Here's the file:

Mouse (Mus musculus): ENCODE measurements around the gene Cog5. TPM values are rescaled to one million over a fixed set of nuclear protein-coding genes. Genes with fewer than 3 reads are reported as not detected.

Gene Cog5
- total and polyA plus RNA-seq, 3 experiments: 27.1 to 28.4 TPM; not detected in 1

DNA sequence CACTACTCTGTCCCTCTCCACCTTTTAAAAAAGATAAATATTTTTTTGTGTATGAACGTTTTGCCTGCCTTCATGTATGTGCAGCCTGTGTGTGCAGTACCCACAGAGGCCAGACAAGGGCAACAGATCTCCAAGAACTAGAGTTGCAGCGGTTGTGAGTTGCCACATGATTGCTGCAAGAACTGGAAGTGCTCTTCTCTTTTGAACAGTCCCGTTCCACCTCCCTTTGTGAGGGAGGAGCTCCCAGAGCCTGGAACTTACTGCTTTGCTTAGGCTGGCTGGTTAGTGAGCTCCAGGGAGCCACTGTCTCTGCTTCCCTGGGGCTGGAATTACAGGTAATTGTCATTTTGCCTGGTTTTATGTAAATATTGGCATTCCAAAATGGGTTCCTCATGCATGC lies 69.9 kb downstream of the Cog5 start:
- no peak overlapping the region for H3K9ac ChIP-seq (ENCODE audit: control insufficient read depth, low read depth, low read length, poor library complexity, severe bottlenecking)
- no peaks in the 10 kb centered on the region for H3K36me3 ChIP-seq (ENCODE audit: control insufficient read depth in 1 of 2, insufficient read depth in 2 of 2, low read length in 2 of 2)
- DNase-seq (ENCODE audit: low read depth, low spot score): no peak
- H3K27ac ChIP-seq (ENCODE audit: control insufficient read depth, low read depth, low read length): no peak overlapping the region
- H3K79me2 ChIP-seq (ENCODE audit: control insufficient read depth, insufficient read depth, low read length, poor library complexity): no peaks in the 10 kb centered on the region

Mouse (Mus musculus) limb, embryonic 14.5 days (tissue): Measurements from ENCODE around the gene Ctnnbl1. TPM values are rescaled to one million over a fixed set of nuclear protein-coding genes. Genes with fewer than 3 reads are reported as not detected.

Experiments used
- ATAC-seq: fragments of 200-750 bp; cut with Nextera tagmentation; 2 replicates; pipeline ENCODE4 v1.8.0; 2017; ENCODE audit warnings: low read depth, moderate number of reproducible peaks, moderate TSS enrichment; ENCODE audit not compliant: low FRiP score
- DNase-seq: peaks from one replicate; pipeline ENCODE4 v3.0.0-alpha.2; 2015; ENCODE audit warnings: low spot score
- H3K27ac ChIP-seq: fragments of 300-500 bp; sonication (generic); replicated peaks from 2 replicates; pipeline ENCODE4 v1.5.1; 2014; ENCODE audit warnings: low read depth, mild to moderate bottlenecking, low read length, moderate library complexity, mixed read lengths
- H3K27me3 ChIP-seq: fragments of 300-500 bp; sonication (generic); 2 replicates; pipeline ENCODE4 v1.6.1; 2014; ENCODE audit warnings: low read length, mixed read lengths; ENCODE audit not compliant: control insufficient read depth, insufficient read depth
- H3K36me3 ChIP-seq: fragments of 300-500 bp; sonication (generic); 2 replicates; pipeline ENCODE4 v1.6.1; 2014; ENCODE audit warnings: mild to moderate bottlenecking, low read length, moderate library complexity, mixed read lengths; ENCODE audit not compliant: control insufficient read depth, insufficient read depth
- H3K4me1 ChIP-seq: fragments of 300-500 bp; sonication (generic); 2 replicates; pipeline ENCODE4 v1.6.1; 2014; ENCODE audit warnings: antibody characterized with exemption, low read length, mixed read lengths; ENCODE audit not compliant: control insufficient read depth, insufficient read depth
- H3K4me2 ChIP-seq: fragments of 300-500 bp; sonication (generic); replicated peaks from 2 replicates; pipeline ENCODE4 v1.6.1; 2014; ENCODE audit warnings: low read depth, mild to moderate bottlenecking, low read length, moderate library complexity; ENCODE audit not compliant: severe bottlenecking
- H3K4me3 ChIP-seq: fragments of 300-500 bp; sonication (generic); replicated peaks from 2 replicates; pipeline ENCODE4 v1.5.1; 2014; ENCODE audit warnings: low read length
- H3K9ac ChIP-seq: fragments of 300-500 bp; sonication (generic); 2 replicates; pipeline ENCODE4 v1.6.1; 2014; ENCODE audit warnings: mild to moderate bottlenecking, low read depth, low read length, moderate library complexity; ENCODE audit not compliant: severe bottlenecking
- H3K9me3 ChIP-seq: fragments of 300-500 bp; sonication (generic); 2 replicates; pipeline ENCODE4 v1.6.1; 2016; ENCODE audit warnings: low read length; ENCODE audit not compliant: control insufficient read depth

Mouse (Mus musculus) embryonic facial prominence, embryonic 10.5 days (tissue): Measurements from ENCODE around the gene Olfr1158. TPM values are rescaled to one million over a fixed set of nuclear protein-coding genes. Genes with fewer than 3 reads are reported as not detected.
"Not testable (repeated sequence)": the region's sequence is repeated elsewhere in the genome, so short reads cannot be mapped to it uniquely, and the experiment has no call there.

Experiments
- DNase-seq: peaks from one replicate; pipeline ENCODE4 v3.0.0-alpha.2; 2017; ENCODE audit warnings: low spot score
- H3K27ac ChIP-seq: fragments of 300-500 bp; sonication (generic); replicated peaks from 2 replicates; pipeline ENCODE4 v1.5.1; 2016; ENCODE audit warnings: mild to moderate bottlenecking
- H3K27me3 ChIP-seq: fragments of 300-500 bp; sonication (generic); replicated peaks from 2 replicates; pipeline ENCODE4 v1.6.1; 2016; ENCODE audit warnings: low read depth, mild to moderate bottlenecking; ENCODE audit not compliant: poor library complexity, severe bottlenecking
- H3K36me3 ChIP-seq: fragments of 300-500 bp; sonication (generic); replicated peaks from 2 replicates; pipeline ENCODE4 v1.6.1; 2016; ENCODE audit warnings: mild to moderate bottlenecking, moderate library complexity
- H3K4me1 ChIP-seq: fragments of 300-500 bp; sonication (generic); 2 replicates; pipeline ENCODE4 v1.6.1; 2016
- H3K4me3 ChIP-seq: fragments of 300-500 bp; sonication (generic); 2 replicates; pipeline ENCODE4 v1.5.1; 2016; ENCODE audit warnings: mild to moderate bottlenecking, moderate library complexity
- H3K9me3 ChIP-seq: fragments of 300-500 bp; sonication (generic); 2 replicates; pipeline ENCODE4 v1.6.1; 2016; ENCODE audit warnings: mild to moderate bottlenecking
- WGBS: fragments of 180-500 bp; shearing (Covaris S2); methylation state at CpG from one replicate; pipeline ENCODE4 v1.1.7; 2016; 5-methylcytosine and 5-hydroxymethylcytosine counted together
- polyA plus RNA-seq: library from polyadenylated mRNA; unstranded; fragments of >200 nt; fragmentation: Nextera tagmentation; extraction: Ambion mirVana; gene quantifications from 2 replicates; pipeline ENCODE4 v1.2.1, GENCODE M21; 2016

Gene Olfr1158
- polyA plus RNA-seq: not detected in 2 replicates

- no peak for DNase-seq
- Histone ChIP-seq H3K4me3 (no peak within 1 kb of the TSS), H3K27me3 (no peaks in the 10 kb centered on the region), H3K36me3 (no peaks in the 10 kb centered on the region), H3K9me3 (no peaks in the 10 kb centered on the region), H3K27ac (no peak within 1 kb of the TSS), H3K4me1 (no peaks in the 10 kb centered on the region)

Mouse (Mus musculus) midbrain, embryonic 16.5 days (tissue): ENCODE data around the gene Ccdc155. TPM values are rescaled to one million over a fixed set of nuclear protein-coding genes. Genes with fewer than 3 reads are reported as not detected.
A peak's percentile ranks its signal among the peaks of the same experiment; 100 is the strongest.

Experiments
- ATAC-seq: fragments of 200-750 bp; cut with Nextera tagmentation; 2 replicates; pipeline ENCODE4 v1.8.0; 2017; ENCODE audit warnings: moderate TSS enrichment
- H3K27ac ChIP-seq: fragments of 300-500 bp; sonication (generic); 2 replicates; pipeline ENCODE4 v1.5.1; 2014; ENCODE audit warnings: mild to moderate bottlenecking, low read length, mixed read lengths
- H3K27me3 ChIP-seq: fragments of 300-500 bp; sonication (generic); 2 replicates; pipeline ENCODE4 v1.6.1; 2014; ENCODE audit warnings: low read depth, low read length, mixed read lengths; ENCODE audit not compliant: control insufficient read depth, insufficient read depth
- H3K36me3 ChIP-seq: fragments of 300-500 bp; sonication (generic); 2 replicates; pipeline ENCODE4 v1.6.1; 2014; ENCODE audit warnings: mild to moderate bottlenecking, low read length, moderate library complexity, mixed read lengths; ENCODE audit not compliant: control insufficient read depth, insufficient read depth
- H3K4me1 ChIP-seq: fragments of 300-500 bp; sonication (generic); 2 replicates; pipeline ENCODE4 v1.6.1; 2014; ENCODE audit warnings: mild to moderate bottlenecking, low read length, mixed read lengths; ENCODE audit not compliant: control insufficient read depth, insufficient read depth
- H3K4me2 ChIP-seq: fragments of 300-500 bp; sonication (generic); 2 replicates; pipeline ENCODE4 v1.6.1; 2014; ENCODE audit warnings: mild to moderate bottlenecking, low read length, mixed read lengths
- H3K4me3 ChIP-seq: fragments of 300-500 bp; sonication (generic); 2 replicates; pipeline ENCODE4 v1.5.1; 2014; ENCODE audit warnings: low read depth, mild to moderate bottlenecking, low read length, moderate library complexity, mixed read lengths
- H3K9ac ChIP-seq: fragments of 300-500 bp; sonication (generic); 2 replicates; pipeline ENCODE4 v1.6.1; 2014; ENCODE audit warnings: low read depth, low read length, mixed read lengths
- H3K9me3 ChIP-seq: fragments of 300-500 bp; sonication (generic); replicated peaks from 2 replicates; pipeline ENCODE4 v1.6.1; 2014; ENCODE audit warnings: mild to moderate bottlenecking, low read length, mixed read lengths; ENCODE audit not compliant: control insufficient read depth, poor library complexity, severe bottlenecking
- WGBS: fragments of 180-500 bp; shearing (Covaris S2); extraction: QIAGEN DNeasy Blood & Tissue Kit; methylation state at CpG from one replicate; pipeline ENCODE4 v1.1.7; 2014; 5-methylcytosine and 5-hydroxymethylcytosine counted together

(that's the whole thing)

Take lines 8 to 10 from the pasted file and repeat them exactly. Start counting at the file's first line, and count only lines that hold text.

- H3K27ac ChIP-seq (ENCODE audit: control insufficient read depth, low read depth, low read length): no peak overlapping the region
- H3K79me2 ChIP-seq (ENCODE audit: control insufficient read depth, insufficient read depth, low read length, poor library complexity): no peaks in the 10 kb centered on the region

Mouse (Mus musculus) limb, embryonic 14.5 days (tissue): Measurements from ENCODE around the gene Ctnnbl1. TPM values are rescaled to one million over a fixed set of nuclear protein-coding genes. Genes with fewer than 3 reads are reported as not detected.